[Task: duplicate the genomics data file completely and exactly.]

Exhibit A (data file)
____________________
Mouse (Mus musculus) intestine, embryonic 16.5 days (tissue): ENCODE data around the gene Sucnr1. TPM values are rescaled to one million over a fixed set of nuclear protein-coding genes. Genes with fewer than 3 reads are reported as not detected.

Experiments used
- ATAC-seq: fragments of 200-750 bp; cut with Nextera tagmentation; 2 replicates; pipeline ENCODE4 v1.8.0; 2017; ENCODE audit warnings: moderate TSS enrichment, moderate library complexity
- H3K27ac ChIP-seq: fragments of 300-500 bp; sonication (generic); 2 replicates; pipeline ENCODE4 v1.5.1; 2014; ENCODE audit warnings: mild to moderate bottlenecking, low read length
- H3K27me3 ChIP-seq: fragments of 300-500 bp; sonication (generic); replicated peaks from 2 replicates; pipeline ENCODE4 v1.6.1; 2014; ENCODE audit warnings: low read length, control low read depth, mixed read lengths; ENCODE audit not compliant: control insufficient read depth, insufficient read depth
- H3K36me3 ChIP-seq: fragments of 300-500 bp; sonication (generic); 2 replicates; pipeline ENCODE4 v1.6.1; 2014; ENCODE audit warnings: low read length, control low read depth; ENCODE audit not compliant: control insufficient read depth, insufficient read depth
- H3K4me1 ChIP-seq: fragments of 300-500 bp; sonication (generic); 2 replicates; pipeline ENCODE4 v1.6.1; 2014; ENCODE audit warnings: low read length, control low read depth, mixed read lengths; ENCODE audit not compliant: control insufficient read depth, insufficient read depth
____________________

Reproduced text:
Mouse (Mus musculus) intestine, embryonic 16.5 days (tissue): ENCODE data around the gene Sucnr1. TPM values are rescaled to one million over a fixed set of nuclear protein-coding genes. Genes with fewer than 3 reads are reported as not detected.

Experiments used
- ATAC-seq: fragments of 200-750 bp; cut with Nextera tagmentation; 2 replicates; pipeline ENCODE4 v1.8.0; 2017; ENCODE audit warnings: moderate TSS enrichment, moderate library complexity
- H3K27ac ChIP-seq: fragments of 300-500 bp; sonication (generic); 2 replicates; pipeline ENCODE4 v1.5.1; 2014; ENCODE audit warnings: mild to moderate bottlenecking, low read length
- H3K27me3 ChIP-seq: fragments of 300-500 bp; sonication (generic); replicated peaks from 2 replicates; pipeline ENCODE4 v1.6.1; 2014; ENCODE audit warnings: low read length, control low read depth, mixed read lengths; ENCODE audit not compliant: control insufficient read depth, insufficient read depth
- H3K36me3 ChIP-seq: fragments of 300-500 bp; sonication (generic); 2 replicates; pipeline ENCODE4 v1.6.1; 2014; ENCODE audit warnings: low read length, control low read depth; ENCODE audit not compliant: control insufficient read depth, insufficient read depth
- H3K4me1 ChIP-seq: fragments of 300-500 bp; sonication (generic); 2 replicates; pipeline ENCODE4 v1.6.1; 2014; ENCODE audit warnings: low read length, control low read depth, mixed read lengths; ENCODE audit not compliant: control insufficient read depth, insufficient read depth